Thread: C arrays

  1. #1
    Registered User
    Join Date
    Jun 2008

    C arrays

    Hi guys , i confused with arrays ...
    see this foll code
    int arr [3];
    printf("%u %u",arr,&arr);
    i get the same address for arr and &arr .
    Does this mean & operator is defined in such a way or that there is something to do with arrays , if so what is that .

    Thanks guys.

  2. #2
    Registered User
    Join Date
    Apr 2007
    Sydney, Australia
    What address do you think it should show?

  3. #3
    Technical Lead QuantumPete's Avatar
    Join Date
    Aug 2007
    London, UK
    Yes, this is a quirk of arrays.
    arr is the address of the first element. &arr is the address of the array, the array starts at the first element, so you'll see &arr == arr.

    "No-one else has reported this problem, you're either crazy or a liar" - Dogbert Technical Support
    "Have you tried turning it off and on again?" - The IT Crowd

  4. #4
    Kernel hacker
    Join Date
    Jul 2007
    Farncombe, Surrey, England
    Since arrays as arguments to functions are translated to the address of the first element, then I would expect that the address of an array is the same as the address of the first element, numerically. They are not the same semantically, as the address of the first element is a pointer of the type of the array (int *), whilst the address of the array is a pointer to array int [3]. But the address of the two would be the same.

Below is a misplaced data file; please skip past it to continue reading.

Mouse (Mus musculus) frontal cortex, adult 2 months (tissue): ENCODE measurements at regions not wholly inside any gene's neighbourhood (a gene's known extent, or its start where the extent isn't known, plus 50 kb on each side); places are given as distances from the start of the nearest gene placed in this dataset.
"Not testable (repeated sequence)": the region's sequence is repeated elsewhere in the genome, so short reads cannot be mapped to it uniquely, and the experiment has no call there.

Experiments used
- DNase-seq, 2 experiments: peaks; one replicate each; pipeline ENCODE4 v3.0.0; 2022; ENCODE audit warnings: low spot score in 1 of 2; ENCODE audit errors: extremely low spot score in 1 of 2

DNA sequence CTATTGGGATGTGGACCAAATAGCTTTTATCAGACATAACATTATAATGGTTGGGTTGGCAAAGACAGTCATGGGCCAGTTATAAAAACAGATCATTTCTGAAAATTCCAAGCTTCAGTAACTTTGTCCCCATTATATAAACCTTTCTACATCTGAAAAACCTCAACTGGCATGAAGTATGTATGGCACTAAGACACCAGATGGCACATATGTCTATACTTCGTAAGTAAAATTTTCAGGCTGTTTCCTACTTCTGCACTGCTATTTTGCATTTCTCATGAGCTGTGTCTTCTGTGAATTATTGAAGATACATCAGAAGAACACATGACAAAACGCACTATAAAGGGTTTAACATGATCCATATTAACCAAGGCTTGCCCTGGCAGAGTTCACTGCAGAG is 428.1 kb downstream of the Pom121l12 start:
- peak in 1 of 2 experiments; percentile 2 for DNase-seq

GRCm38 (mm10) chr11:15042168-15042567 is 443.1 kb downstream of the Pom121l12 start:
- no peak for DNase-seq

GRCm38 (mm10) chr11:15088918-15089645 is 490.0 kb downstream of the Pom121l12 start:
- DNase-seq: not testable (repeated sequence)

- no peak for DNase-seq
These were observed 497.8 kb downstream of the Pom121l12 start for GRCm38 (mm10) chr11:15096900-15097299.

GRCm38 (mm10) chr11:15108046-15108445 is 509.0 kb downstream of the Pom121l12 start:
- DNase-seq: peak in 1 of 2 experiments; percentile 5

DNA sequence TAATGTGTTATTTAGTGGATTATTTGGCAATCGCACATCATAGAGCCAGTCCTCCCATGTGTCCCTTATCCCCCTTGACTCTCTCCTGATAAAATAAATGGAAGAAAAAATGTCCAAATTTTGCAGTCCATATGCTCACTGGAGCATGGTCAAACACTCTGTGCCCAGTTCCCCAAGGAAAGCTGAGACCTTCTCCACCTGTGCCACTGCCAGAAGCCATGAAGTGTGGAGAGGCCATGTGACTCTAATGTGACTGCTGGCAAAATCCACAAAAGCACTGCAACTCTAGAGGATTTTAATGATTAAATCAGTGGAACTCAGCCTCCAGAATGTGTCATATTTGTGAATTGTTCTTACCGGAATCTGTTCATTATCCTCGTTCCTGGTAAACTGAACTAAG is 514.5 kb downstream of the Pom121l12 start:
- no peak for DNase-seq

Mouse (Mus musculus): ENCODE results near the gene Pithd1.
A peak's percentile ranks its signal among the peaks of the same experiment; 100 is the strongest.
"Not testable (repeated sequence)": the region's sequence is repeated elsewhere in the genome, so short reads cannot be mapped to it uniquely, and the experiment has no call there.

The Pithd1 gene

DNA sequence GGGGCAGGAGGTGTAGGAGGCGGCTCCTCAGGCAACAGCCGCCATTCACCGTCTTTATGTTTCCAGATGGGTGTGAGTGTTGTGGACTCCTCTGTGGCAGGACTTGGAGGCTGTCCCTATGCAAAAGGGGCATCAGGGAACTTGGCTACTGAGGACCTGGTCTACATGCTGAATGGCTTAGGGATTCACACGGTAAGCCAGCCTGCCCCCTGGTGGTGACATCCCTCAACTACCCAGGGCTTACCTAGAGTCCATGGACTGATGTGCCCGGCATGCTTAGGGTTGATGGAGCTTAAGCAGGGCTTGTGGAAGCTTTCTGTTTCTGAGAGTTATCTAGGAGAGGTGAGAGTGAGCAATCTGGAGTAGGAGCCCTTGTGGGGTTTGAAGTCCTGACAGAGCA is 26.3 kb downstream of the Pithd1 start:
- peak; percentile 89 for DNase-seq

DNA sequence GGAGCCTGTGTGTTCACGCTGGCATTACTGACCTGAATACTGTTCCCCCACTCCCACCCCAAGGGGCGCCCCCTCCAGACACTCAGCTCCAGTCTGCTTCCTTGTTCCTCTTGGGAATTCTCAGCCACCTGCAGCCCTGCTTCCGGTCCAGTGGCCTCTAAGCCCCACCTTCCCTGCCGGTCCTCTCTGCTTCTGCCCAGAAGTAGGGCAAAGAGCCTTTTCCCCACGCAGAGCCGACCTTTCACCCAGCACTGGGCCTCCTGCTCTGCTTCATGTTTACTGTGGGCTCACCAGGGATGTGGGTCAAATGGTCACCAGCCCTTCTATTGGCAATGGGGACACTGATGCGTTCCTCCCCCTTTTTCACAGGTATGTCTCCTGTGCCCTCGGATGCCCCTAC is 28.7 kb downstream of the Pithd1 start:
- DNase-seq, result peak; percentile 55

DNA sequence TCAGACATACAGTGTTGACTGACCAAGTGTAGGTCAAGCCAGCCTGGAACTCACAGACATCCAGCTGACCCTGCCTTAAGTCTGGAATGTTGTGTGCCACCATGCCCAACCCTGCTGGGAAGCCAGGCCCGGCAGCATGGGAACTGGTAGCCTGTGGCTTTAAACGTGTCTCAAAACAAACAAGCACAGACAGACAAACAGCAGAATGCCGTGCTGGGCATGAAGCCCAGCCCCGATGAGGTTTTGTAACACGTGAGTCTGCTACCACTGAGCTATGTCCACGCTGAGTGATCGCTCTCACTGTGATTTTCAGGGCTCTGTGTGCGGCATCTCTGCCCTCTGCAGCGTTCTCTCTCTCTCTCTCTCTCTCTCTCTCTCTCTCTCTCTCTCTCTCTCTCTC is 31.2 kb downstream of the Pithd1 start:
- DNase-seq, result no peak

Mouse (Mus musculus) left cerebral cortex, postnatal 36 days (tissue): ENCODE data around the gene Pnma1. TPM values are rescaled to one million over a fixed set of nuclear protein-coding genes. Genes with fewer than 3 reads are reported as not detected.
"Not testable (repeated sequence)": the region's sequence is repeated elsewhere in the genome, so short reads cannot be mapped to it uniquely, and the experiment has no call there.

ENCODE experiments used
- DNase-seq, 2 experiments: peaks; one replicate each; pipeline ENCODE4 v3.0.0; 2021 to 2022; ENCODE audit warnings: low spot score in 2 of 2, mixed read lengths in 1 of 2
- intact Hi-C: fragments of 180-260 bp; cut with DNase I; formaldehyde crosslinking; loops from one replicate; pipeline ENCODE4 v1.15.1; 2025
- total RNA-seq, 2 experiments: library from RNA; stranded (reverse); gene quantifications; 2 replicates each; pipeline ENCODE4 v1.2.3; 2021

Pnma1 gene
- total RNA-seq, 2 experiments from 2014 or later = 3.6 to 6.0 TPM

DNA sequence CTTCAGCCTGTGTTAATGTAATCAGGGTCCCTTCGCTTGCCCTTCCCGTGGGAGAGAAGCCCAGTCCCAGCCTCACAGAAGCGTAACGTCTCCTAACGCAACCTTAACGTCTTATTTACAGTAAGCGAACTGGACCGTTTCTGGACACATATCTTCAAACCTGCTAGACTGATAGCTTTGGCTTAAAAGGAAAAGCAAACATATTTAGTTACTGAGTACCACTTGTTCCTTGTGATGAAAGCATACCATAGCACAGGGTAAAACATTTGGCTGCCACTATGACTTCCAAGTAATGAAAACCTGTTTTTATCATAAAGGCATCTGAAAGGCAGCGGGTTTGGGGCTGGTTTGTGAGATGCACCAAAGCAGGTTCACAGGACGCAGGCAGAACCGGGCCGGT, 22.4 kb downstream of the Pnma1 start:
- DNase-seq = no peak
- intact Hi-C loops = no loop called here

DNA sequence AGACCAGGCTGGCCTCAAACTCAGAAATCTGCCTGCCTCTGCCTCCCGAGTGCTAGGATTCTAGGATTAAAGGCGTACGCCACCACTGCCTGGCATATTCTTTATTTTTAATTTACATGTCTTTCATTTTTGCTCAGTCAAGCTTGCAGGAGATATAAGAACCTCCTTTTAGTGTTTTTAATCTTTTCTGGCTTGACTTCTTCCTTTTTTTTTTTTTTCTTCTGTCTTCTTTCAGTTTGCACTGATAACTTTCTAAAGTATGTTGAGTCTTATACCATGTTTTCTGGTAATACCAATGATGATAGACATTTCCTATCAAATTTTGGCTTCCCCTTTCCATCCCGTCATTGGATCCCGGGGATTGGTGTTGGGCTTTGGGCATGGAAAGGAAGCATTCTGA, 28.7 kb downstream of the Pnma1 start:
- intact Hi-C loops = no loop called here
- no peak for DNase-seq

Compilers can produce warnings - make the compiler programmers happy: Use them!
    Please don't PM me for help - and no, I don't do help over instant messengers.

  5. #5
    Join Date
    Oct 2007
    Inside my computer
    Note that you print addresses with &#37;p (and typically cast to void*, as well).
    Quote Originally Posted by Adak View Post
    io.h certainly IS included in some modern compilers. It is no longer part of the standard for C, but it is nevertheless, included in the very latest Pelles C versions.
    Quote Originally Posted by Salem View Post
    You mean it's included as a crutch to help ancient programmers limp along without them having to relearn too much.

    Outside of your DOS world, your header file is meaningless.

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